Three Keys: Yale

The Army football team’s toughest opponent this weekend will be the Black Knights’ toughest opponent last weekend: Army. With all due respect to Wake Forest, Army’s sloppiness in the kicking game, plus untimely penalties and fumbles, took a 21-14 fourth-quarter lead and turned it into a gut punch of a loss. Army has to be able to clean up the way it plays against Yale.


THREE KEYS TO BEATING YALE

1 – Increased situational awareness.
These three keys are not so much keys to beating Yale, because that should be achieved barring a truly remarkable series of events. These are keys for the Black Knights to focus on and absorb as they move forward with their season. At the top of the list has to be the ability to be more airtight, not less, in increasingly important situations. Army’s two fumbles against Wake Forest occurred in the red zone and when trailing late in the fourth quarter. There’s never a good time to fumble, but Army’s level of ball security decreased when game pressure escalated. Good teams have to be just the opposite in terms of their responses to in-game developments. Army started well and then declined. The Black Knights have to at least sustain a good start; ideally, they’ll learn in time to go one step better and build on it.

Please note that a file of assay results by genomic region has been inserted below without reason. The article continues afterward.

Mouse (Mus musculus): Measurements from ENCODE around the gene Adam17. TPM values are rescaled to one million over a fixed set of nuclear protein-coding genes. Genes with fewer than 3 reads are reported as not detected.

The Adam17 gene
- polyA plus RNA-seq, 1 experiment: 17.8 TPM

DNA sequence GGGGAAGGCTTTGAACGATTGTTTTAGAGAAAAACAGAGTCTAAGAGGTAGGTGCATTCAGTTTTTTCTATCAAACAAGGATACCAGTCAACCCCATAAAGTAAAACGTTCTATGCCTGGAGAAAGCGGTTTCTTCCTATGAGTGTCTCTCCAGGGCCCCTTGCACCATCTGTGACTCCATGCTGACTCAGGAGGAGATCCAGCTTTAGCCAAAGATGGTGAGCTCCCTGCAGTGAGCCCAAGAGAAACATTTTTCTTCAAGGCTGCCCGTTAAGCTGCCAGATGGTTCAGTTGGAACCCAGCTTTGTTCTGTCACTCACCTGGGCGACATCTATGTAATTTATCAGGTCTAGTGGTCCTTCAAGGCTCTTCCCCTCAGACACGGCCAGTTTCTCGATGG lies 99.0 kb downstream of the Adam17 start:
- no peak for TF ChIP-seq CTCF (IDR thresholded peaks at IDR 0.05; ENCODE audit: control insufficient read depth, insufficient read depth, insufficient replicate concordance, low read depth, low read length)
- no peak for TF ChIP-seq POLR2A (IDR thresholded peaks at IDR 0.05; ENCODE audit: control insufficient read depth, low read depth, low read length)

2 – Penalty reduction is a non-negotiable demand. The memory of the penalty-plagued loss to Navy, at the end of Rich Ellerson’s tenure, helped accelerate the felt need in West Point for a fresh start and a change in leadership. Army didn’t drown in penalty yards (only 57) against Wake, but seven penalties? That’s always going to be too much for Army, given the way it plays. Even one five-yard penalty puts the offense behind the sticks, which leads to the next key, one that fundamentally hasn’t changed in 2014:

3 – Stretch the field. An important Army drive near midfield, early in the fourth quarter with a 21-17 lead, died because a third and 12 featured a nine-yard completion for the Knights. Remember, Army doesn’t need to complete large numbers of passes or change its run-first identity. The Black Knights simply need to be able to arrive at a point where they can hit a pass play of at least 15, ideally 25 or more, yards. When Army passes, it needs to be able to make magic happen. When a difficult down-and-distance situation arrives in the fourth quarter of a tight game, Army needs to show that it can spread out a defense and find a downfield area in which to throw – and complete – a high-leverage pass. When the Black Knights achieve this, watch how it changes the way the offense plays… not in terms of its approach, but its capabilities.

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